Charlotte cemetery highlights natural landscape

Charlotte cemetery highlights natural landscape

by Ellen Goff

Early 19th-century America would be unrecognizable to our modern eyes. As cities prospered and workers flocked to jobs that fueled the Industrial Revolution, neighborhoods quickly expanded. Consequently, city churchyards reached capacity as families continued to lay loved ones to rest within their confines. By 1830, a permanent solution to the overcrowding was needed.

In Boston, city leaders began planning a new cemetery on the outskirts of a town near Cambridge to manage the expanding population. Henry A.S. Dearborn, along with a committee of local leaders, designed a new style of cemetery that highlighted the natural features of the landscape.

Gone were the rows of graves lined along a road grid. Instead, existing elevations dictated naturally curving lanes with informal plantings of trees and shrubs. Ponds and small lakes graced the lowest areas. When the Mount Auburn Cemetery opened in 1831, it was the first planned landscape available to the public.

The natural beauty of Mount Auburn, and the rural cemeteries that followed - including Charlotte's Elmwood/Pinewood Cemetery in 1853 - encouraged visitors to linger after paying respects to the deceased. The designer of Elmwood's 72-acre greensward is unknown, but the blueprint resembles the cemeteries of that era.

When it opened in the center of Charlotte between West Sixth and West Ninth streets, the cemetery had ample acreage for leisure attractions, such as a large bathing pool and wide carriage paths. Slow development allowed Elmwood to remain more of a park than burial ground for its first 40 years. However, with increased city growth, the last plots were sold in 1947. Today Elmwood/Pinewood remains an active cemetery and is designated a local historic landmark.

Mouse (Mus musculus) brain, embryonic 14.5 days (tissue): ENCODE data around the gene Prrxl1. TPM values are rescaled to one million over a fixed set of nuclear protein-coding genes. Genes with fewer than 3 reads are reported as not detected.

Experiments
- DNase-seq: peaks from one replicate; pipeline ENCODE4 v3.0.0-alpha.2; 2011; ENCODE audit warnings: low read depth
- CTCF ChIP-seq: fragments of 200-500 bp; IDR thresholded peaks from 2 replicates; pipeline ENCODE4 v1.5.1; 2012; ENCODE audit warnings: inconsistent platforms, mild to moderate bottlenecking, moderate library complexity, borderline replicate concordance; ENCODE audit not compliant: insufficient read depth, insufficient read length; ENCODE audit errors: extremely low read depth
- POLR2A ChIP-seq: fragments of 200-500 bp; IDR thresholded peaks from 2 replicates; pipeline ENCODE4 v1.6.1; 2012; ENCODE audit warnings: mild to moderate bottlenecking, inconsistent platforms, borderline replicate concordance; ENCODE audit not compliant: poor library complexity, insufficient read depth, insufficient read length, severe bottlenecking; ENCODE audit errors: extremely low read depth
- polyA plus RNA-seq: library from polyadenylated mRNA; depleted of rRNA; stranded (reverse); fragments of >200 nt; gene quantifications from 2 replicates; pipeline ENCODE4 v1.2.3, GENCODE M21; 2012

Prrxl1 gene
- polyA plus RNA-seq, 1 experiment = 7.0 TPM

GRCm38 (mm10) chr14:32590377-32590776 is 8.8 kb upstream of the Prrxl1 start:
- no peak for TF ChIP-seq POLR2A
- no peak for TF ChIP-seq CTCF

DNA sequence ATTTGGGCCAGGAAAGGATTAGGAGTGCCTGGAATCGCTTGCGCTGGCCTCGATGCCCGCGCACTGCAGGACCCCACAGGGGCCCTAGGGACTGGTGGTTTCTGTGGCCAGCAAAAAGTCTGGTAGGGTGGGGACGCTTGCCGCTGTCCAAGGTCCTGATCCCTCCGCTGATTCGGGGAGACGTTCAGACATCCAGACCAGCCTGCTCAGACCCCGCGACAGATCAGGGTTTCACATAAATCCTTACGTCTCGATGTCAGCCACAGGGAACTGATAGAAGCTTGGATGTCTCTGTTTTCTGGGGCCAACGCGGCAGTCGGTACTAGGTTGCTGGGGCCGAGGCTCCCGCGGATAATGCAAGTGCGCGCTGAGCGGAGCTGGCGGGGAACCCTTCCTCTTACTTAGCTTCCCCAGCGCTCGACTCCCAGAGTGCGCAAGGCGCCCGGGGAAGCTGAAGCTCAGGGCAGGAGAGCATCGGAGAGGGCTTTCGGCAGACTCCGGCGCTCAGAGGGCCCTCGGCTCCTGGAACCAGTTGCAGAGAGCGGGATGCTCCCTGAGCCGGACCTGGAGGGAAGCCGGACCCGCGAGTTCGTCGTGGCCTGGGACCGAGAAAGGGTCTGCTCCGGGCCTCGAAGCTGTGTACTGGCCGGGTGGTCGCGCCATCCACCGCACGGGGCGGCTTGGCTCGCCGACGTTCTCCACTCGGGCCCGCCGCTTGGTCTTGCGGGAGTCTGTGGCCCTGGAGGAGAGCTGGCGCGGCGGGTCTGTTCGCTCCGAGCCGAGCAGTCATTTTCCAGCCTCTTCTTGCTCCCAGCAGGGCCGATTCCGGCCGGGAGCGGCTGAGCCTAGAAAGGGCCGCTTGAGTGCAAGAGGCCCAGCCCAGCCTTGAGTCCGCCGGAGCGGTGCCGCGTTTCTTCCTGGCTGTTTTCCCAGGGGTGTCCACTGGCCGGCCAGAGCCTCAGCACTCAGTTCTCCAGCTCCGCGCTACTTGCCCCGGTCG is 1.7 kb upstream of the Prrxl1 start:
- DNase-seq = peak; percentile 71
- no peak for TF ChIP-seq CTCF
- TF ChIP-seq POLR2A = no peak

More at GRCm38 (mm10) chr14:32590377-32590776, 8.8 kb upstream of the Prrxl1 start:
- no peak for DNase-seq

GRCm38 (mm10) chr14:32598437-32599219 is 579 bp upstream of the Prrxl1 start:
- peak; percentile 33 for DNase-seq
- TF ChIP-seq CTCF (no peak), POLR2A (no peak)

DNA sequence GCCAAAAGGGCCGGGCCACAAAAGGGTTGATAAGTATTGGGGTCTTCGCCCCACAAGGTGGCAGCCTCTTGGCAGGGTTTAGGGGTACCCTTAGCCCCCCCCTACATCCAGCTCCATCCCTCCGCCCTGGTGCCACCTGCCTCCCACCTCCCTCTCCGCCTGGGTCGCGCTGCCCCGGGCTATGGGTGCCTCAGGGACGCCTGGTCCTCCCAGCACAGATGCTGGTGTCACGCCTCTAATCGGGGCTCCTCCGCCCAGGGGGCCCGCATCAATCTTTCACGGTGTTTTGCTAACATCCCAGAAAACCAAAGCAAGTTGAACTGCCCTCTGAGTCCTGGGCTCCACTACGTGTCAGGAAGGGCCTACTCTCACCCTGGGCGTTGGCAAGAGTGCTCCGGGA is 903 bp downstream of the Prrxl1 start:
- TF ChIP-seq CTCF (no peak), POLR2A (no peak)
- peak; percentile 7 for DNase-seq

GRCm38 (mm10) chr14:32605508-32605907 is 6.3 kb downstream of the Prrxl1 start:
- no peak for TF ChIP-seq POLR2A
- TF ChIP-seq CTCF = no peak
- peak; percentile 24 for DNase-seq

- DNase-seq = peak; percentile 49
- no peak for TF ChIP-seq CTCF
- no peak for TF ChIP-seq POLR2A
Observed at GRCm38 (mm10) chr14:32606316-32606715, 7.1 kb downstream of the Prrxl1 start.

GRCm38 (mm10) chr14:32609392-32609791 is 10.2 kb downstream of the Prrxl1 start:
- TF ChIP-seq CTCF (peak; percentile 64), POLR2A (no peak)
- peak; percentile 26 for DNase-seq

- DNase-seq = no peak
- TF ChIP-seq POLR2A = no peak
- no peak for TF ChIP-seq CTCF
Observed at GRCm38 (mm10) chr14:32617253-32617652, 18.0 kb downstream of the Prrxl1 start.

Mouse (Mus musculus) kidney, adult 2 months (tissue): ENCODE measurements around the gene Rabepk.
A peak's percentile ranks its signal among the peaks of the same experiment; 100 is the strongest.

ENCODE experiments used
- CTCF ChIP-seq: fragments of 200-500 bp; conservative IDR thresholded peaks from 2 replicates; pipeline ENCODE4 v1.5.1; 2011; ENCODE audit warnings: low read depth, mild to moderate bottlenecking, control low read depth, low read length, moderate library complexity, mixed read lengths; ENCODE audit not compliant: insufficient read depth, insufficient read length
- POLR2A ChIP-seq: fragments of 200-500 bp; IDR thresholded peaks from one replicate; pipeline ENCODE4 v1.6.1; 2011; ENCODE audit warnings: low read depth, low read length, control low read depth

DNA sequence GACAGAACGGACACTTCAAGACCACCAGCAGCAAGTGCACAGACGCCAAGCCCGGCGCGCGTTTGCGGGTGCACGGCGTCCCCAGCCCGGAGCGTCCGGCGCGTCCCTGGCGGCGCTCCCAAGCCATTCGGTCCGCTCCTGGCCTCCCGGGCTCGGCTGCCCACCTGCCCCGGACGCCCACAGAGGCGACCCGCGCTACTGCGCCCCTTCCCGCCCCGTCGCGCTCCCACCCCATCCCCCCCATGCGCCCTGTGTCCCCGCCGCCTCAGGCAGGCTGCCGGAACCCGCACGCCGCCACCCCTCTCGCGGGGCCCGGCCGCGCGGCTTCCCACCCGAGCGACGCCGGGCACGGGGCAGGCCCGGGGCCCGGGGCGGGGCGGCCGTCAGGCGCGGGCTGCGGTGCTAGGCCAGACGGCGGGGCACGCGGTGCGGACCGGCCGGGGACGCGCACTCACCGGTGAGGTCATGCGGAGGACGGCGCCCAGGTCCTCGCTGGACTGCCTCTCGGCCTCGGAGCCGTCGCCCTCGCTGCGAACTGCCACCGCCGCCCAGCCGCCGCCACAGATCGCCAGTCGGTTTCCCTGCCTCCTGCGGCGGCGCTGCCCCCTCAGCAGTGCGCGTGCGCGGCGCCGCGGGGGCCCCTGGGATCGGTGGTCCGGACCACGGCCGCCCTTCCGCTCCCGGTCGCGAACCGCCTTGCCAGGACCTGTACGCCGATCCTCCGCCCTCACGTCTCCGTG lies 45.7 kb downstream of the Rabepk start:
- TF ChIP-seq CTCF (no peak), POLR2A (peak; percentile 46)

Old cemeteries are one of the best reserves for antique plants. Flowers and woody shrubs that have long fallen out of commercial cultivation are alive and flourishing in these timeless spaces.

Their landscapes contain a wide range of plants, many with symbolic characteristics. Evergreens represent everlasting life and the lily is considered a flower of the resurrection. Ferns are a sign of sorrow, while ivy represents virtue.

Cemetery designers chose oaks and chestnuts as symbols of strength and immortality. Where soil conditions permitted, willows were popular, representing grief and mourning.

Prior to World War II, spending time in cemeteries was commonplace throughout the United States, according to Bob Fells, chief operating officer of the International Cemetery, Cremation and Funeral Association. After antibiotics became more prevalent and the number of deaths dropped dramatically, fewer people visited cemeteries on a regular basis.

However, in the past 15 years, cemetery directors began to focus once again on promoting their spaces as venues for community activities. Some cemeteries feature community centers for weddings or town meetings, Easter egg hunts for the kids, picnic grounds or garden plots to grow your own vegetables. "Community involvement with cemeteries is an old idea that's new again," Fells says.

Ellen Goff is a master gardener and environmental advocate. Aside from writing about and photographing plants, Ellen tends to a 3-acre landscape she shares with her husband, cat and border collie on the shores of Lake Wylie, S.C.

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